Pat Gelsinger, CEO, of Intel Corporation, holds a semiconductor chip while testifying during the Senate Commerce, Science, and Transportation hearing titled Developing Next Generation Technology for Innovation, in Russell Senate Office Building on Wednesday, March 23, 2022.
Tom Williams | CQ-Roll Call, Inc. | Getty Images
Chip stocks have been whacked so far this year on inflation fears and concerns that the crisis in Ukraine will add to supply chain challenges. Through Wednesday’s close, the iShares Semiconductor ETF was down 15% in 2022, while the Nasdaq and S&P 500 had dropped 12% and 6.8%, respectively.
Nvidia led the rally on Thursday, climbing about 9%. Earlier this week, Nvidia said at its investor day that the company’s roadmap includes new server chips with an emphasis on artificial intelligence, as well as a plan to build the world’s fastest AI supercomputer.
Analysts liked what they heard.
“Fundamentally we continue to believe Nvidia is uniquely suited to benefit from the growth of AI in hardware and potentially software,” wrote Deutsche Bank’s Ross Seymore, who recommends holding the shares, in a note on Wednesday.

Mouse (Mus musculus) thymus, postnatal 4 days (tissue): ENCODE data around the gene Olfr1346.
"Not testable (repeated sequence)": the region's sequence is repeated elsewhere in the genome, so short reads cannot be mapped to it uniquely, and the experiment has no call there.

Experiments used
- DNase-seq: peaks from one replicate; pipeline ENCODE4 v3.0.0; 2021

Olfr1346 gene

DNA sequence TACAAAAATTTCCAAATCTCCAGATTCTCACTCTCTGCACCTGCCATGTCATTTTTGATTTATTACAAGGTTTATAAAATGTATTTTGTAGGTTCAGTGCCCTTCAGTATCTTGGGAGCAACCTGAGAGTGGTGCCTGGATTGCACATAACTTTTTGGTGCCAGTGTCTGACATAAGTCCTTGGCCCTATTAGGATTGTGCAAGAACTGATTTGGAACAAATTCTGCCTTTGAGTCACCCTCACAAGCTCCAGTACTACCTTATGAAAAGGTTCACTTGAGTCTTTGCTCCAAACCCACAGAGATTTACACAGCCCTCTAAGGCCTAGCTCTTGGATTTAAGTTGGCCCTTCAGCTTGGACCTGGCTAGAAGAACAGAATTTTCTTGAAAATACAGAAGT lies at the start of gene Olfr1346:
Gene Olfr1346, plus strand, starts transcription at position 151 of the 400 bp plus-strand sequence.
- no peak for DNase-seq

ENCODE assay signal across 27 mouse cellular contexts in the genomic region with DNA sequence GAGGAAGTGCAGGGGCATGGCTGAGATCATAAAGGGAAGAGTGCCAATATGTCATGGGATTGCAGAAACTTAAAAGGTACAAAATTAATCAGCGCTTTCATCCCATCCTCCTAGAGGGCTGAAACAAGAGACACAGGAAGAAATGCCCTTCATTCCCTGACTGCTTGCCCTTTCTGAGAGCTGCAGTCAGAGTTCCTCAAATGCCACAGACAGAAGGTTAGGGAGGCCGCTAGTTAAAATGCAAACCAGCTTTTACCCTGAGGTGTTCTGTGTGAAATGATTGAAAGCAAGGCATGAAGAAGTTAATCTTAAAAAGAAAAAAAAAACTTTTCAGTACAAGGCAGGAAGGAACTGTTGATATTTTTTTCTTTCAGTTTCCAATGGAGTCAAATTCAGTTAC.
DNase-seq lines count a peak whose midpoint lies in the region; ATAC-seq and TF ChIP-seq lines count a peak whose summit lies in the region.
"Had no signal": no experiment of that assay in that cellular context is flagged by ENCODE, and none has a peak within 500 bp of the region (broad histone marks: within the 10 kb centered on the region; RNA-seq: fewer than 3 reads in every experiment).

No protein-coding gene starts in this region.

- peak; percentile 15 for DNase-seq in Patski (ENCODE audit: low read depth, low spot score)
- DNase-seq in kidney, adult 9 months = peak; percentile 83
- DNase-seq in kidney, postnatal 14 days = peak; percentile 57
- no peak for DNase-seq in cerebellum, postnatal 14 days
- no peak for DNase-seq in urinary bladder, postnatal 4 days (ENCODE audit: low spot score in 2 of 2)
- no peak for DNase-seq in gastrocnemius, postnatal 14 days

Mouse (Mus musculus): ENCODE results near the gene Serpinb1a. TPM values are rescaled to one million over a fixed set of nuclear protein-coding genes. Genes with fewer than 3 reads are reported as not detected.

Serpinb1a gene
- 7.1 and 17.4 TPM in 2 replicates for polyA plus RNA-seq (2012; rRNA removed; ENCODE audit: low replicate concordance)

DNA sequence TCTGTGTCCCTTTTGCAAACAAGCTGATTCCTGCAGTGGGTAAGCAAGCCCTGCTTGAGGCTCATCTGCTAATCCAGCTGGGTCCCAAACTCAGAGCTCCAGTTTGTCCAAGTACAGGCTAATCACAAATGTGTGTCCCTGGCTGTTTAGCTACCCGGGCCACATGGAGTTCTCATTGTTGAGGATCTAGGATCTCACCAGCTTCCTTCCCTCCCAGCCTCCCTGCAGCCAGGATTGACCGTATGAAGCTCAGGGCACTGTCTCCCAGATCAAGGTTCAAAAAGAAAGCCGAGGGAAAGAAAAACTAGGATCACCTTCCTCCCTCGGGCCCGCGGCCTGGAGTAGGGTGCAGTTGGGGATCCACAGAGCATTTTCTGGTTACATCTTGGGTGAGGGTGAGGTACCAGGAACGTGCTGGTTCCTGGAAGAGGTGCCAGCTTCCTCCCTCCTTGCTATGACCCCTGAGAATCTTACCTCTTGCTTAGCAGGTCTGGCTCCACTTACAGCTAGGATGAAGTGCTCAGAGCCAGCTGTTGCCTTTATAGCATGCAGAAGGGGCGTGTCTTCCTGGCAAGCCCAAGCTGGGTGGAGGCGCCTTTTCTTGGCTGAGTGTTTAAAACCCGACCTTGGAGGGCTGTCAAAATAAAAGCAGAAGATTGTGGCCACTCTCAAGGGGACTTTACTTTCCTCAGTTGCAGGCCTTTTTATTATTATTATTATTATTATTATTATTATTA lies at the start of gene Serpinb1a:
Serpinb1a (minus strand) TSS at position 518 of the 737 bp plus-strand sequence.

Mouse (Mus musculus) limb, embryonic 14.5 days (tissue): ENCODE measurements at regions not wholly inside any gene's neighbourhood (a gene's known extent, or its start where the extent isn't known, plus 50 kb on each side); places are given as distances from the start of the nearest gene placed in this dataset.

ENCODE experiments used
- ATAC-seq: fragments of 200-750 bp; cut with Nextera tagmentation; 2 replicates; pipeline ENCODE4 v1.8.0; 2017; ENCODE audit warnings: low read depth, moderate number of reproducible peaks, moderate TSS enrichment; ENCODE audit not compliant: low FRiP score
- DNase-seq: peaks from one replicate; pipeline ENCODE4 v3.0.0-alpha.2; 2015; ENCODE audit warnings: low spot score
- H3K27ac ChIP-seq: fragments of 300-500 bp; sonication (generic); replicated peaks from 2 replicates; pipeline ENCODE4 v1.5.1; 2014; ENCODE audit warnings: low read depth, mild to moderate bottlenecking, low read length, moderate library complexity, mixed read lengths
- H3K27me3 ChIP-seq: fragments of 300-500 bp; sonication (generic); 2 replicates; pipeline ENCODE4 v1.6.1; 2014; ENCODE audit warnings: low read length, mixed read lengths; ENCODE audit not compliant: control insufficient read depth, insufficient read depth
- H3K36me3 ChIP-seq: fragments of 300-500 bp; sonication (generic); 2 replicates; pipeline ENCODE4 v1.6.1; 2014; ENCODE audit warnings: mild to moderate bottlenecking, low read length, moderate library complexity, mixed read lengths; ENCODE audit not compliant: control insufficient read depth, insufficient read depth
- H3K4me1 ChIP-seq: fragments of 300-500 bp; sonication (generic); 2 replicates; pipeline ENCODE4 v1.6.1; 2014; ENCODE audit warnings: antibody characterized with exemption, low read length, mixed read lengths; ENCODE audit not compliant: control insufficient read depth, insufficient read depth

Intel jumped over 6% on Thursday, which would mark its biggest single-day gain in more than year. CEO Pat Gelsinger was on Capitol Hill on Wednesday to make the case that government subsidies for domestic manufacturing would boost American national security and could help fix the current shortage of semiconductors that’s roiling the automotive industry and other key areas of the economy.
“Oil reserves have defined geopolitics for the last five decades,” Gelsinger said in an interview on CNBC. “Where the fabs are for a digital future is more important,” he added, referring to semiconductor plants.
Intel plans to spend at least $20 billion on a chip factory complex in Ohio and this month announced plans to spend $36 billion to build a new “mega factory” in Germany as well as other European hubs.
“Let’s build them where we want them, and define the world that we want to be part of in the U.S. and Europe,” Gelsinger said.
The chip rally was aided by a Labor Department report that showed initial jobless claims last week dropped to the lowest since 1969. Investors snapped up shares of companies poised to benefit from a U.S. economic recovery.